Guest post :Five dazzling tips to improving dialogue.

Enette’s note.

Today’s guest blog is written by Aspen Mae Holden who I met through camp NaNoWriMo at the beginning of this year. Now Aspen doesn’t have a blog I can direct you too but you should definitely go check out her pinterest account.

Now that’s enough from me so let’s see what Aspen has for us.


 

Dialogue is, in my opinion, one of the most important (and fun to write!) parts of a story. Dialogue is what your characters say to one another, and the way a person talks says a huge amount about their personality. I’d like to share some excellent tips on how to write dazzling dialogue.IMG_5183

 

First, I’d like to make a quick recommendation. Most of the ideas here come from this wonderful ebook:

How to Write Dazzling Dialogue by James Scott Bell

The book outlines the following tips in much more detail and it’s been tremendously helpful to me. I hope you’ll check it out!

 

The most important thing about writing dialogue is this: It. Must. Have. A. Purpose. That means it’s not useless, boring small talk.

Maybe the purpose is to ramble on and on about something, or to delay the moment when they have to have a real conversation, but only if it is a way for the character to accomplish something. Speaking is, as Bell puts it, “an extension of action”.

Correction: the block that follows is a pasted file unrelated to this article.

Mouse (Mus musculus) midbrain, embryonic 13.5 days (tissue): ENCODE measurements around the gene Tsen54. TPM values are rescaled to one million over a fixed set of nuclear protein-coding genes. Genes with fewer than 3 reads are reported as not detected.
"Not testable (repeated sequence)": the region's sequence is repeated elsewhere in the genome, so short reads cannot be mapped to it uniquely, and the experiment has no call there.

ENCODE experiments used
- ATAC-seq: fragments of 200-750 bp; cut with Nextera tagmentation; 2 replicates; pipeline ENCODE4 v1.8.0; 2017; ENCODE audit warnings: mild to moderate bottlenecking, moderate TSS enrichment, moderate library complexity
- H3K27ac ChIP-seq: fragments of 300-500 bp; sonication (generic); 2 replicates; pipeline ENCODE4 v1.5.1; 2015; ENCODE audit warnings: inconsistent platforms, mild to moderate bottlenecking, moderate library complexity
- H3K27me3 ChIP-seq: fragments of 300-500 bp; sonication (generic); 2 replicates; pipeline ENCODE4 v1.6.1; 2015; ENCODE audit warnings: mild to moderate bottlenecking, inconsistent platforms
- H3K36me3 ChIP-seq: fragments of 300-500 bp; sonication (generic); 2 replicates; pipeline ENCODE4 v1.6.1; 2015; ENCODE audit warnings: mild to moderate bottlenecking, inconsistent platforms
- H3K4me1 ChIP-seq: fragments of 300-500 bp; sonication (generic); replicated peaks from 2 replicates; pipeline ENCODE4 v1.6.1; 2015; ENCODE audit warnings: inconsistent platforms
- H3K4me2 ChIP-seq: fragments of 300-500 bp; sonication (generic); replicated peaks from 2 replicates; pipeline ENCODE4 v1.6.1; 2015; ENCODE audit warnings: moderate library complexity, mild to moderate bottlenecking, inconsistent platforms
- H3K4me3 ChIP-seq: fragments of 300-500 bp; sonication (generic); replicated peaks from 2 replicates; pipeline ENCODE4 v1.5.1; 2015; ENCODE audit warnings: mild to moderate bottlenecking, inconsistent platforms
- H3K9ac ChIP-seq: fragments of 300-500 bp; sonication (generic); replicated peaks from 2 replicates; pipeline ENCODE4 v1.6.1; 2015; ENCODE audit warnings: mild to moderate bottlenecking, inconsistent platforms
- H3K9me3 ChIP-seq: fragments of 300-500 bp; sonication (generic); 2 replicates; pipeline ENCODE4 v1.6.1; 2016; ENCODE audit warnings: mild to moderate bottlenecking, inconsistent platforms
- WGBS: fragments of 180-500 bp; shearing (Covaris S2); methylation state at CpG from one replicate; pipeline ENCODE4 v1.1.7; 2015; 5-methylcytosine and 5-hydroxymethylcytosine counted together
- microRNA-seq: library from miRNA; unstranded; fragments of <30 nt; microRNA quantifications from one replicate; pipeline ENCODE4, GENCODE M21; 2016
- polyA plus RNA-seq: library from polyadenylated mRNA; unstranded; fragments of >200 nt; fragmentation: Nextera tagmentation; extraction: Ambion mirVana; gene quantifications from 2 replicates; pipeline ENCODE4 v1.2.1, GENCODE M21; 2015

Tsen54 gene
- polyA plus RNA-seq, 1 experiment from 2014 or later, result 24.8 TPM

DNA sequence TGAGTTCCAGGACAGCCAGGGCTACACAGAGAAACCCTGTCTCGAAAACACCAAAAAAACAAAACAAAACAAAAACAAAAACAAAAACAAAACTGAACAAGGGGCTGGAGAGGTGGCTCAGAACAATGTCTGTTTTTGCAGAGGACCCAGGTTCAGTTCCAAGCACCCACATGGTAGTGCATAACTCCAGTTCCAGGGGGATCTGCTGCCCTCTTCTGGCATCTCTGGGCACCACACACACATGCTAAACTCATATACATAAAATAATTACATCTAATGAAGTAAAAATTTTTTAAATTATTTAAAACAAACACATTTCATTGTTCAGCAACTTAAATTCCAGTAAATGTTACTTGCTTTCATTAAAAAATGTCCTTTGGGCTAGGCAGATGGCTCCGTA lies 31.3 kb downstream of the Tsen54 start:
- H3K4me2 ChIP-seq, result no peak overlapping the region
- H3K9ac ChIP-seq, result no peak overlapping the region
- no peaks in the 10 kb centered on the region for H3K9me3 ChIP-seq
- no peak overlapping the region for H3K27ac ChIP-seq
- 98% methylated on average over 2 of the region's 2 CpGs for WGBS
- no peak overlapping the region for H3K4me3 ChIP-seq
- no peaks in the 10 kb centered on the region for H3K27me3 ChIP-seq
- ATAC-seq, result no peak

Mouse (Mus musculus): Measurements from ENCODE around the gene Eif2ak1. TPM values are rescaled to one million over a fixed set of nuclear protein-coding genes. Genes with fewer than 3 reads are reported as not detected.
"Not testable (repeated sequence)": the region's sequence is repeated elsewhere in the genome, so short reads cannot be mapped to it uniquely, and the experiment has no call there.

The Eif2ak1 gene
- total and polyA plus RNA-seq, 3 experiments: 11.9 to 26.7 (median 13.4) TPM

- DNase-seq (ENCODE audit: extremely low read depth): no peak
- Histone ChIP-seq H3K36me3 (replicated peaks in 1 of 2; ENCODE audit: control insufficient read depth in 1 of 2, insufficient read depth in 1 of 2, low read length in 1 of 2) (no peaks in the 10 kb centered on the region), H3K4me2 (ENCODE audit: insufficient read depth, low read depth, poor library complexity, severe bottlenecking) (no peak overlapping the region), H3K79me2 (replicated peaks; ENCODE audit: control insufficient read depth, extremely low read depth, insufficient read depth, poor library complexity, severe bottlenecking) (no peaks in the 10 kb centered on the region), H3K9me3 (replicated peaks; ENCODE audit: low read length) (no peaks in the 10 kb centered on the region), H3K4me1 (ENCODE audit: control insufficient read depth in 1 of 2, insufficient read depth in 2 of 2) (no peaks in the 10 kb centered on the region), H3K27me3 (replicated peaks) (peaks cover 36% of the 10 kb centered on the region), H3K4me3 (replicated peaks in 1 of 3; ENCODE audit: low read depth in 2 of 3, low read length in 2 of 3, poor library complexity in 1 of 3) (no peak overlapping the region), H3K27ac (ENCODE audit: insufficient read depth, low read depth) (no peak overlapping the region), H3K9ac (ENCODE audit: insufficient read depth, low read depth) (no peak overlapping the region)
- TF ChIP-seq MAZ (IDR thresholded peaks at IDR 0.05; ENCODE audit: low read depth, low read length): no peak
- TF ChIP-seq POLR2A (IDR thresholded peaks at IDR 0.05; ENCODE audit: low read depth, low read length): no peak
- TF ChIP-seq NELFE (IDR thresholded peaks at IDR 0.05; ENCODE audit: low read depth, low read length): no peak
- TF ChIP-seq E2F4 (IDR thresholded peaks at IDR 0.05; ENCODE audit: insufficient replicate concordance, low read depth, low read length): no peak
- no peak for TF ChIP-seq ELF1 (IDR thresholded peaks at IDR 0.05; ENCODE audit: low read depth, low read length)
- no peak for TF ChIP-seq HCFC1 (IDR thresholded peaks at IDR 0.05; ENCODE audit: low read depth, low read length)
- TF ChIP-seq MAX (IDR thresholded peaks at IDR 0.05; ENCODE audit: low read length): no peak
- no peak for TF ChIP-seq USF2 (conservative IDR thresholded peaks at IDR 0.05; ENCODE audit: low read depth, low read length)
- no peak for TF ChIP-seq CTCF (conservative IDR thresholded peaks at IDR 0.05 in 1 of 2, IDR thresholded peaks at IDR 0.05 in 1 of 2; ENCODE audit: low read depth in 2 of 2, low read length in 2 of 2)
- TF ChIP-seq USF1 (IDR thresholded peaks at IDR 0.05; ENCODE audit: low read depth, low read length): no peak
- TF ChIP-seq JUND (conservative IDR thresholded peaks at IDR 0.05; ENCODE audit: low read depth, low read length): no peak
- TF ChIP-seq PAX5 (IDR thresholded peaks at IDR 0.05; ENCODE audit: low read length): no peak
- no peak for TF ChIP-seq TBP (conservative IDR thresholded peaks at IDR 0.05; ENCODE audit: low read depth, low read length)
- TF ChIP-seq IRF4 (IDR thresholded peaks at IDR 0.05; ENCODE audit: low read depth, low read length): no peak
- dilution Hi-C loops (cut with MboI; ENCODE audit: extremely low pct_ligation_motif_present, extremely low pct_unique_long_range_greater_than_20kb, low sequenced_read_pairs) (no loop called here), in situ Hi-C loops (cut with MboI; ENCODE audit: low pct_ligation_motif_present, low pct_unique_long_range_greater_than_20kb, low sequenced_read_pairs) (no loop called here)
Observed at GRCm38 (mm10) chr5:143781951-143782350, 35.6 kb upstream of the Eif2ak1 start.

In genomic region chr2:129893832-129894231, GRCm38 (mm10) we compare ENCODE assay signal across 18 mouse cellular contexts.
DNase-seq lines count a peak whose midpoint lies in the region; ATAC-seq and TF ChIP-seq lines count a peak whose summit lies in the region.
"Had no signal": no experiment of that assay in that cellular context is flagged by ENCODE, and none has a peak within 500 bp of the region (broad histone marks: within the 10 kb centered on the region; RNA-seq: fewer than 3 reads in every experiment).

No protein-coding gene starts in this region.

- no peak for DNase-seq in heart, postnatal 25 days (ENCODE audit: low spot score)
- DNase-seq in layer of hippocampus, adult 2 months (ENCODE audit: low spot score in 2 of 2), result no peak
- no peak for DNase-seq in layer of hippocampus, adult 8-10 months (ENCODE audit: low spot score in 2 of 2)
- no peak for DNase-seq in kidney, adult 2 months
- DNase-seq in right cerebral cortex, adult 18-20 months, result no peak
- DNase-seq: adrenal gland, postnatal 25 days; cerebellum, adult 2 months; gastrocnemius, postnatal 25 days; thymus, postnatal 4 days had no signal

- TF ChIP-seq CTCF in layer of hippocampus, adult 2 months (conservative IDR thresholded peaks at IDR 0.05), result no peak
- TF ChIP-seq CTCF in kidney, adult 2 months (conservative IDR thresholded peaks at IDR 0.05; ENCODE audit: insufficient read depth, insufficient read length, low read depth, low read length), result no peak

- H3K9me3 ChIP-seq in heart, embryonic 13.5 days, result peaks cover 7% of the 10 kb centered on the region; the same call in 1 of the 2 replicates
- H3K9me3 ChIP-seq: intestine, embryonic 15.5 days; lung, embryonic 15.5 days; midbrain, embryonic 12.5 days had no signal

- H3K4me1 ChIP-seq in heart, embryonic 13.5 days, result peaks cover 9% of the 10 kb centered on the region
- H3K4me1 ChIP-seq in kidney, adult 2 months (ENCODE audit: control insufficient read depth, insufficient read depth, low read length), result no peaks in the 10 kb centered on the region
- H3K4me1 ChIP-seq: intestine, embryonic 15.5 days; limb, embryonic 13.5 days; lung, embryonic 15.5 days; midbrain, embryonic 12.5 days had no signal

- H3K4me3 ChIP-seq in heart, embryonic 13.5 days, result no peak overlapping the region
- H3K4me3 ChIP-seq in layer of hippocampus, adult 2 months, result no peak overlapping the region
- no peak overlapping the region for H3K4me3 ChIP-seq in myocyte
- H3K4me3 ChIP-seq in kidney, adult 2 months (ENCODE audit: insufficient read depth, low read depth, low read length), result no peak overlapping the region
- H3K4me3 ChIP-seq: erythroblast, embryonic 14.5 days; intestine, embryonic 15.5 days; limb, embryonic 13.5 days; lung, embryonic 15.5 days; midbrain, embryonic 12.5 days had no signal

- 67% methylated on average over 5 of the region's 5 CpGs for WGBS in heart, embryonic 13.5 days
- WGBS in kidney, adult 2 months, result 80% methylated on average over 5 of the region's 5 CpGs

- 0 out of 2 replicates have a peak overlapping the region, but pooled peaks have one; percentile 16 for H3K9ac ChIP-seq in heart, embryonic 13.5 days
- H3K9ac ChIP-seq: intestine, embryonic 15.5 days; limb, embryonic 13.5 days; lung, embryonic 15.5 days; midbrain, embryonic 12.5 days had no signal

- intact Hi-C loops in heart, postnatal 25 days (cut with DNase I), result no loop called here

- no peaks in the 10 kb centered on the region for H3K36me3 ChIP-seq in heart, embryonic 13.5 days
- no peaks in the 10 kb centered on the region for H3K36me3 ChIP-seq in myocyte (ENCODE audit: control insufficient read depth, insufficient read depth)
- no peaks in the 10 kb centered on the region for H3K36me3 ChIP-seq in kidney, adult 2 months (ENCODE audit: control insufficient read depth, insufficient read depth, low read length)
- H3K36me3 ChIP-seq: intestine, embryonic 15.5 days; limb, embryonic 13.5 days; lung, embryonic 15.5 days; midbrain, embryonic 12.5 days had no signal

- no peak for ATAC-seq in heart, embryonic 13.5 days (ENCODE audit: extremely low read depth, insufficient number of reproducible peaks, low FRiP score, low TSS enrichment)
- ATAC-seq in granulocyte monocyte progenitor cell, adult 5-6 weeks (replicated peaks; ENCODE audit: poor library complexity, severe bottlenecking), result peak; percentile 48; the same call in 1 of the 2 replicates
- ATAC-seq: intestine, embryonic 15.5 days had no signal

Now that we’ve got that out of the way, here are some mini-tips that are explained more fully at the end of Bell’s book.

 

  1. Orchestration-The most interesting dialogue will come naturally when you have a cast of characters with contrasting personalities and quirky, distinct speaking styles. Have some fun free-writing the speech of your various characters and really flesh out their personalities. The better you know your characters the better their dialog will be.

  2. Flip the Obvious- This is exactly what it sounds like; take something a character says that’s “obvious” and write down the exact opposite. One of my favourite ways to do this is taking a random bit of dialogue from another story and putting it into your own. You may be surprised at how well this works.

  3. Subtext- As put in Bell’s book, “What’s going on in the scene is more than what is scene. See?”  Know things your reader doesn’t and let them figure it out.

  4. The Cheap Champagne Method- Improvise. Don’t worry about correct punctuation or grammar. Let your characters say whatever the heck they want. Then, when you go back to edit, cut out the bad stuff and keep the brilliant stuff.

  5. Don’t forget About Silence- Sometimes, your character has absolutely nothing to say, and that’s fine. Often it’s better than whatever meaningless words you can come up with anyway (no offence). Remember, sidestep, silence, action. (I don’t know exactly what that means, but it sounds important. Keep it in mind!)

 

Well, that’s all! There are countless more tips in How to Write Dazzling Dialogue, but I hope the little advice I can give helps! 🙂

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